Lebanese talks falter before they start

Cross-party talks aimed at resolving divisions in the Lebanese government have been delayed because several leaders were unable to attend.

    Berri delayed the talks because of the absence of some leaders

    Nabih Berri, the Lebanese parliament's speaker, said in a statement: "The consultations are delayed until November 6 because of the absence of several leaders."

    An-Nahar newspaper quoted Berri as expressing "concern that important officials be present", referring to Amin Gemayel, the Maronite leader and former president, Walid Jumblatt, the Druze leader, and Saad al-Hariri, the parliamentary majority leader.

    Berri, a Shia Muslim leader with close links to Hezbollah, had asked politicians to begin up to 15 days of talks on October 30 to discuss calls for a national unity government and a new election law.

    Hezbollah has been calling for changes to the government since the month-long war with Israel ended in August.

    Street protests

    Coalition members who are opposed to the Syrian government and who dominate the government of Fuad Siniora, the prime minister, have dismissed the demand, prompting Hezbollah and its allies to threaten street protests.

    The coalition, which supports international calls for the disarming of Hezbollah, has a majority in parliament, but Siniora's 24-member cabinet also includes five ministers from Hezbollah and Berri's Amal group.

    Hezbollah wants more of its allies included, especially Michel Aoun, a Christian opposition leader, and pro-Syrian groups.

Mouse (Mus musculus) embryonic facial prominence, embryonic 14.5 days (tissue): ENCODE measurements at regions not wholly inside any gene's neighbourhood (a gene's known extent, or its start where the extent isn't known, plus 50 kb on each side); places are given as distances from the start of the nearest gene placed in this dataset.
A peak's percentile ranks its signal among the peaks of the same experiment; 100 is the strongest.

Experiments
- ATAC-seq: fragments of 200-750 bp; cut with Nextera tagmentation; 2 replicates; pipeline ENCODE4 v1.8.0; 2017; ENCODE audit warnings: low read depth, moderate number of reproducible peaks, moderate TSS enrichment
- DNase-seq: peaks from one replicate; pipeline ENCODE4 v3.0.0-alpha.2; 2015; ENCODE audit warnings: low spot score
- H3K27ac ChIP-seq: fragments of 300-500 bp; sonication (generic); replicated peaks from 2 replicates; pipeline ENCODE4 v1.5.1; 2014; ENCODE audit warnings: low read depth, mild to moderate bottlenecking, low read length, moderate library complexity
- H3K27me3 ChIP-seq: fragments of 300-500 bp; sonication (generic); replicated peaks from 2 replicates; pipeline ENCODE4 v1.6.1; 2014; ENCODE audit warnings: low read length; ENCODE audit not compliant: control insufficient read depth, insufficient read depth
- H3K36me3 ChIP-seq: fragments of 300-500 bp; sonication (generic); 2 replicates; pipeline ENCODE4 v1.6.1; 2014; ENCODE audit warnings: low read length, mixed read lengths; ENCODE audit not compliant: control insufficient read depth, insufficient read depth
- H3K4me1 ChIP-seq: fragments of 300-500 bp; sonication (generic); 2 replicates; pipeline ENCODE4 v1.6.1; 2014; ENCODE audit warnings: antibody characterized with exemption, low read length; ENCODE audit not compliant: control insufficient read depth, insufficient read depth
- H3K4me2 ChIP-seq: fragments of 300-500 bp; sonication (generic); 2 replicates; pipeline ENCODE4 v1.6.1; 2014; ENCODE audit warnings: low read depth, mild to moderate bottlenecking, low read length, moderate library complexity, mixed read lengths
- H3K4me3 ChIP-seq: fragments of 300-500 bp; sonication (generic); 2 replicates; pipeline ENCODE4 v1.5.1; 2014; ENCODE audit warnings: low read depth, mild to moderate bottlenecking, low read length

Roundtable talks arranged by Berri in March were abandoned in June with no concrete decisions reached.

    The talks had been called to find an agreement on what to do about Emile Lahoud, the pro-Syria president. The anti-Syria majority has demanded his departure after his mandate was controversially extended for another three years in 2004, in accordance with Damascus's wishes.

    SOURCE: Agencies


    YOU MIGHT ALSO LIKE

    Project Force: Could the world survive a nuclear winter?

    Project Force: Could the world survive a nuclear winter?

    The consequences of a nuclear war would extend far beyond the blast itself, killing millions of people across the globe.

    Are K-pop and BTS fans a new force for social justice?

    Are K-pop and BTS fans a new force for social justice?

    K-pop fans are using the same social media tactics they employ to support music stars for social justice activism.

    Palestine and Israel: Mapping an annexation

    Palestine and Israel: Mapping an annexation

    What will the maps of Palestine and Israel look like if Israel illegally annexes the Jordan Valley on July 1?